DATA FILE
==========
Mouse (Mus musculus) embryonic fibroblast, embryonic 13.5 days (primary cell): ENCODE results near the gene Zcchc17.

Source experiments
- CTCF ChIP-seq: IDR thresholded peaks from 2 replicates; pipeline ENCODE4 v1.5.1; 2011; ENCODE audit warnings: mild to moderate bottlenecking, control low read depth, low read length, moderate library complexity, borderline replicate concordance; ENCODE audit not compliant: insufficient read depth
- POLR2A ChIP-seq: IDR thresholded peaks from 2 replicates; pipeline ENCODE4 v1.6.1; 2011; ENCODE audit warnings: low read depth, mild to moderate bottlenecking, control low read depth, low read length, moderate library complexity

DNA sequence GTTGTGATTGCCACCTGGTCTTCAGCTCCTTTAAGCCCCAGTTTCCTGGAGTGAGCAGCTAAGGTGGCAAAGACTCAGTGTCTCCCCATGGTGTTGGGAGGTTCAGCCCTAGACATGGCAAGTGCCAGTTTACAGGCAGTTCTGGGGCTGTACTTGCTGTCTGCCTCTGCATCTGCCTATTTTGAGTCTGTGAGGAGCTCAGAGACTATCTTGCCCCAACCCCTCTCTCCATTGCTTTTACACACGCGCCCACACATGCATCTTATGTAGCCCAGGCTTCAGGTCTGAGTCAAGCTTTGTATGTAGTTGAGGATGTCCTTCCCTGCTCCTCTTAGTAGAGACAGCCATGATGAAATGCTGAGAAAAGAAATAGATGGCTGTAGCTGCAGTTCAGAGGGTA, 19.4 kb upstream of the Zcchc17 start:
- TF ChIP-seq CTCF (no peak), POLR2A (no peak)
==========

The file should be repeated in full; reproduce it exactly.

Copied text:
Mouse (Mus musculus) embryonic fibroblast, embryonic 13.5 days (primary cell): ENCODE results near the gene Zcchc17.

Source experiments
- CTCF ChIP-seq: IDR thresholded peaks from 2 replicates; pipeline ENCODE4 v1.5.1; 2011; ENCODE audit warnings: mild to moderate bottlenecking, control low read depth, low read length, moderate library complexity, borderline replicate concordance; ENCODE audit not compliant: insufficient read depth
- POLR2A ChIP-seq: IDR thresholded peaks from 2 replicates; pipeline ENCODE4 v1.6.1; 2011; ENCODE audit warnings: low read depth, mild to moderate bottlenecking, control low read depth, low read length, moderate library complexity

DNA sequence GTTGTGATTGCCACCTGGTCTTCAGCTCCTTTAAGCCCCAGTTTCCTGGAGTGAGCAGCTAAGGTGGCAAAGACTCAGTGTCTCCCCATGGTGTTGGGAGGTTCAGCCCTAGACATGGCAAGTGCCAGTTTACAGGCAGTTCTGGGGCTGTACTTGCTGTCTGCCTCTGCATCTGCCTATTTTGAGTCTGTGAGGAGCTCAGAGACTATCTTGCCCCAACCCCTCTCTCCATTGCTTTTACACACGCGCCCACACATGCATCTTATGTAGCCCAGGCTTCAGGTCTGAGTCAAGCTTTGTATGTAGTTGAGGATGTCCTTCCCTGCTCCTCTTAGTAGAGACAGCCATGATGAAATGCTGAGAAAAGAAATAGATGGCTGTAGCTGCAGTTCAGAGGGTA, 19.4 kb upstream of the Zcchc17 start:
- TF ChIP-seq CTCF (no peak), POLR2A (no peak)